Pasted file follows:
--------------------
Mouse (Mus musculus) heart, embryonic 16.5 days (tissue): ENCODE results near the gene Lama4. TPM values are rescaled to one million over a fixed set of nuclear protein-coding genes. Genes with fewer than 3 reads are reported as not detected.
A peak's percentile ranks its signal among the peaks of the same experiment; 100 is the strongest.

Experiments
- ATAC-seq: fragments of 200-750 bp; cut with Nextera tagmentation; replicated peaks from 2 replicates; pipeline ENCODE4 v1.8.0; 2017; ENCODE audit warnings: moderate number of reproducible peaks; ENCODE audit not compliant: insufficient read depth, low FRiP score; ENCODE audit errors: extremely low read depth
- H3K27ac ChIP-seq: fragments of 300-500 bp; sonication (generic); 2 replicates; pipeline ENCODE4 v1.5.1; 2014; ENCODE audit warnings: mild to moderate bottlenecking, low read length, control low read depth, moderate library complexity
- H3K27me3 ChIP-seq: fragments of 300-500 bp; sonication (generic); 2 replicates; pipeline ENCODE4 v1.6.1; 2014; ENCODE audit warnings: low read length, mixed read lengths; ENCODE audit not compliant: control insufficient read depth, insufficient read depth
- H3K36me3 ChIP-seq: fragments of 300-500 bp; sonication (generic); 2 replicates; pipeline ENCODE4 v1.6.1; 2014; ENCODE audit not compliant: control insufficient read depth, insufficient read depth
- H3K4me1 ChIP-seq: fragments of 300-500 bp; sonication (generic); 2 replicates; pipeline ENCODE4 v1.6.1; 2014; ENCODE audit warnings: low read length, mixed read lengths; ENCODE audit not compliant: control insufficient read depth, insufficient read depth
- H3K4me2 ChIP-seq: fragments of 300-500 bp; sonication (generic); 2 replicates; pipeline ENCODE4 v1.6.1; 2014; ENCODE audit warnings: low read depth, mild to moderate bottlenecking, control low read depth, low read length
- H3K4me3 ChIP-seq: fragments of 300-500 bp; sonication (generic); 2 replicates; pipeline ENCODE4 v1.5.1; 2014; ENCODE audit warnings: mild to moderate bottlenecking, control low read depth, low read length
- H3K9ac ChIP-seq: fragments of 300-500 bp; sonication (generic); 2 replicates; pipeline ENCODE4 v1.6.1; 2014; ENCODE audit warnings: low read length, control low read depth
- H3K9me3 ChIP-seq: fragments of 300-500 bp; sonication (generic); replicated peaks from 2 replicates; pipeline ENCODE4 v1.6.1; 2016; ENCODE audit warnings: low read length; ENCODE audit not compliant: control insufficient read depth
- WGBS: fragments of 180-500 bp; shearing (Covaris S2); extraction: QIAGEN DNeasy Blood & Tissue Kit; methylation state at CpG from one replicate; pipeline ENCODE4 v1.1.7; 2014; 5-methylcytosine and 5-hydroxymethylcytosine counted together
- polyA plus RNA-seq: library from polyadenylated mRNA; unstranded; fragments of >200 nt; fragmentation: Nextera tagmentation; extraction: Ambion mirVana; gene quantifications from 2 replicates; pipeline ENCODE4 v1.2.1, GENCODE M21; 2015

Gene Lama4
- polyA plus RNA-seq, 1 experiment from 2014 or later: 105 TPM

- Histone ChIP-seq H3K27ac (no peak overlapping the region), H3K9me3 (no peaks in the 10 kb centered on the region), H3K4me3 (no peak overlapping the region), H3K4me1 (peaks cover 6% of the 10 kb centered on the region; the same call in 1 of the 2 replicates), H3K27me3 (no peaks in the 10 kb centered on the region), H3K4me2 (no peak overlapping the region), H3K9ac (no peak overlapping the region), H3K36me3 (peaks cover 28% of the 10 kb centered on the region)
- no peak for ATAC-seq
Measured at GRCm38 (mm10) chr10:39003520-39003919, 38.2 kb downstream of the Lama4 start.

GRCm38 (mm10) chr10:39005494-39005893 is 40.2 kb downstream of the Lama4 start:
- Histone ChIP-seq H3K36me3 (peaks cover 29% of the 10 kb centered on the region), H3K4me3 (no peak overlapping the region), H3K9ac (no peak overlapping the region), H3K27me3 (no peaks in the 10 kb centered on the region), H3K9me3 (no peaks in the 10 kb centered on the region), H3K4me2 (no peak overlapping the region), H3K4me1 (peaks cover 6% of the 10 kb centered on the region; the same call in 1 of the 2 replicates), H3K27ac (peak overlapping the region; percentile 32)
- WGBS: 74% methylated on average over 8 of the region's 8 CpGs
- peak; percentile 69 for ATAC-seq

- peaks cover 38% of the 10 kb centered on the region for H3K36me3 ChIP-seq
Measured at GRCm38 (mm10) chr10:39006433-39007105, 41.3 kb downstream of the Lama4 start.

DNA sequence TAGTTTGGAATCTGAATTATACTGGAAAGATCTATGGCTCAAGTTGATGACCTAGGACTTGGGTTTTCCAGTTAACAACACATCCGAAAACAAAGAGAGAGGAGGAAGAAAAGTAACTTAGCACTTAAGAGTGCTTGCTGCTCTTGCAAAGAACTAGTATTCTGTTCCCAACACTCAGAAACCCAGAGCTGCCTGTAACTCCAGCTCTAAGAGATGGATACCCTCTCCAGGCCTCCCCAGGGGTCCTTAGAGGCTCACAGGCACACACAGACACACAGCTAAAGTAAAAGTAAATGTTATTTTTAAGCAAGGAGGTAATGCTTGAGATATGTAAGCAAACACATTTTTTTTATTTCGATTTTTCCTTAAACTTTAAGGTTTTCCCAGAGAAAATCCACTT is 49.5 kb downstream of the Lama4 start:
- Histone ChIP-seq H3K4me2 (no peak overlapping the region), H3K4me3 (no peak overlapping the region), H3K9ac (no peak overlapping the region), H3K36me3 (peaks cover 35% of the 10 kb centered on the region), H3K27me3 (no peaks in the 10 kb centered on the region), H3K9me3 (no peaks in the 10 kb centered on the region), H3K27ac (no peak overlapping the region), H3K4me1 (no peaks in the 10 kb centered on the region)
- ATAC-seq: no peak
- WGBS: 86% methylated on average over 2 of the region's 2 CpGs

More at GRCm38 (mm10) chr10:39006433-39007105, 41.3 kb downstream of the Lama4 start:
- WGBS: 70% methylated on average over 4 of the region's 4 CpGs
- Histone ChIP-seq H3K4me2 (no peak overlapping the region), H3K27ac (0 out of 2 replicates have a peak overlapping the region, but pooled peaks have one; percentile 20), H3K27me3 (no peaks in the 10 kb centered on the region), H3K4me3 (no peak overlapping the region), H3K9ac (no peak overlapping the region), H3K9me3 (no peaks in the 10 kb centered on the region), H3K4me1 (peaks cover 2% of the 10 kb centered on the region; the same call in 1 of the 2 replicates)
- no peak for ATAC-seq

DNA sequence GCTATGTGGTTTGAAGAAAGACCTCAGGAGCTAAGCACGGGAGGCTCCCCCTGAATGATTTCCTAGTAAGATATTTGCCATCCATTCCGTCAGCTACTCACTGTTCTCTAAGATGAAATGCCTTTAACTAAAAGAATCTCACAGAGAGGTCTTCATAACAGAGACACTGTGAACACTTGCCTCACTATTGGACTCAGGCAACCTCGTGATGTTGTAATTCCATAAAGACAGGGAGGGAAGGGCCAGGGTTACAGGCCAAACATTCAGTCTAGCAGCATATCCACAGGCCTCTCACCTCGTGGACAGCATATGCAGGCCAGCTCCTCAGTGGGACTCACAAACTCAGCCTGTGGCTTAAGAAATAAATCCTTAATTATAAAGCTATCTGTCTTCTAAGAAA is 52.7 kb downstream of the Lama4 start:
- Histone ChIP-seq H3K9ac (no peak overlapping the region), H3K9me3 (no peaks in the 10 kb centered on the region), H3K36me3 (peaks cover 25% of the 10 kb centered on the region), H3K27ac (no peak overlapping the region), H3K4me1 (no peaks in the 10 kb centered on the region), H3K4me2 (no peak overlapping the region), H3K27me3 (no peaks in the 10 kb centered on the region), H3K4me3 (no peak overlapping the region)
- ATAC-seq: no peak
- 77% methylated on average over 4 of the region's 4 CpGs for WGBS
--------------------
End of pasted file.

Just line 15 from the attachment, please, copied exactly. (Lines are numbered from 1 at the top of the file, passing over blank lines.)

Gene Lama4